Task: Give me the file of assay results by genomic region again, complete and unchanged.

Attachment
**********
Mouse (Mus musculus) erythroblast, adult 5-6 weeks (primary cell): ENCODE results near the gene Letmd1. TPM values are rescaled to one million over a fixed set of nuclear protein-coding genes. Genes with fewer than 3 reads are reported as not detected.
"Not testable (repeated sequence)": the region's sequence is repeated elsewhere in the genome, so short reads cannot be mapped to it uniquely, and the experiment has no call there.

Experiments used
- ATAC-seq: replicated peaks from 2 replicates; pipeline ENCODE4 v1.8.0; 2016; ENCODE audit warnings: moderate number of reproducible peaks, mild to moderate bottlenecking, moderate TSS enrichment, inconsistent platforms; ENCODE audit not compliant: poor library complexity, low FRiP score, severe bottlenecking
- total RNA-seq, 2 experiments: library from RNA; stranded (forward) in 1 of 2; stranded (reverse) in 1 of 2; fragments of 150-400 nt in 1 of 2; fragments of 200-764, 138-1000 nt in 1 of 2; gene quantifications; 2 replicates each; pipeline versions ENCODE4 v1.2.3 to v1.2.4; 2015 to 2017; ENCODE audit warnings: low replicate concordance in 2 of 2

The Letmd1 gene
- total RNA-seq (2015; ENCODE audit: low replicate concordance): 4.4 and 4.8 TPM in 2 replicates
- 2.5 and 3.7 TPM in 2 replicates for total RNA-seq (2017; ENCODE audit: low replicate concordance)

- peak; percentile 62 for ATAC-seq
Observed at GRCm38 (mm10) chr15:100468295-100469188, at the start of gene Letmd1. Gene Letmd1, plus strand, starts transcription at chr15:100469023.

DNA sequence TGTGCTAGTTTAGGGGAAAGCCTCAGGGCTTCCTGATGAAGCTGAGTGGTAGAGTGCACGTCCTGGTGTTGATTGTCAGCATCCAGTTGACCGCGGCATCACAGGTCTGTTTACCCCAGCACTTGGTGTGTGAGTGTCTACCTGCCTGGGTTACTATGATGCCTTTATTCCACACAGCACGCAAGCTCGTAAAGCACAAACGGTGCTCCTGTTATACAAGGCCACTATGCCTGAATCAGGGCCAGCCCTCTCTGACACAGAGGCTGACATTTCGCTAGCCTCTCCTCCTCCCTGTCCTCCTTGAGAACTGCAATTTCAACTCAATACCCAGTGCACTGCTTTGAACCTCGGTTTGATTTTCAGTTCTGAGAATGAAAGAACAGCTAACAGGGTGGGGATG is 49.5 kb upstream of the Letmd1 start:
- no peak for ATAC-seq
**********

Mouse (Mus musculus) erythroblast, adult 5-6 weeks (primary cell): ENCODE results near the gene Letmd1. TPM values are rescaled to one million over a fixed set of nuclear protein-coding genes. Genes with fewer than 3 reads are reported as not detected.
"Not testable (repeated sequence)": the region's sequence is repeated elsewhere in the genome, so short reads cannot be mapped to it uniquely, and the experiment has no call there.

Experiments used
- ATAC-seq: replicated peaks from 2 replicates; pipeline ENCODE4 v1.8.0; 2016; ENCODE audit warnings: moderate number of reproducible peaks, mild to moderate bottlenecking, moderate TSS enrichment, inconsistent platforms; ENCODE audit not compliant: poor library complexity, low FRiP score, severe bottlenecking
- total RNA-seq, 2 experiments: library from RNA; stranded (forward) in 1 of 2; stranded (reverse) in 1 of 2; fragments of 150-400 nt in 1 of 2; fragments of 200-764, 138-1000 nt in 1 of 2; gene quantifications; 2 replicates each; pipeline versions ENCODE4 v1.2.3 to v1.2.4; 2015 to 2017; ENCODE audit warnings: low replicate concordance in 2 of 2

The Letmd1 gene
- total RNA-seq (2015; ENCODE audit: low replicate concordance): 4.4 and 4.8 TPM in 2 replicates
- 2.5 and 3.7 TPM in 2 replicates for total RNA-seq (2017; ENCODE audit: low replicate concordance)

- peak; percentile 62 for ATAC-seq
Observed at GRCm38 (mm10) chr15:100468295-100469188, at the start of gene Letmd1. Gene Letmd1, plus strand, starts transcription at chr15:100469023.

DNA sequence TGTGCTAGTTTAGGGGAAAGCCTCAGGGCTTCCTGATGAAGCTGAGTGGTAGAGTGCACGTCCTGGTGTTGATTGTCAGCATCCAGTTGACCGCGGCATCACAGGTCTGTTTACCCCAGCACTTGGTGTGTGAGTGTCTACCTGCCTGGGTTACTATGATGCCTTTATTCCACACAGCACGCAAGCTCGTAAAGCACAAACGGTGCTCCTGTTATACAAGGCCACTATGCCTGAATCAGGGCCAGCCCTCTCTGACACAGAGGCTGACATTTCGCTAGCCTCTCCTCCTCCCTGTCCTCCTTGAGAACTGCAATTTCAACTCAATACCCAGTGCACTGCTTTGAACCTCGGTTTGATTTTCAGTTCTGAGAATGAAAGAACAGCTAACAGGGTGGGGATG is 49.5 kb upstream of the Letmd1 start:
- no peak for ATAC-seq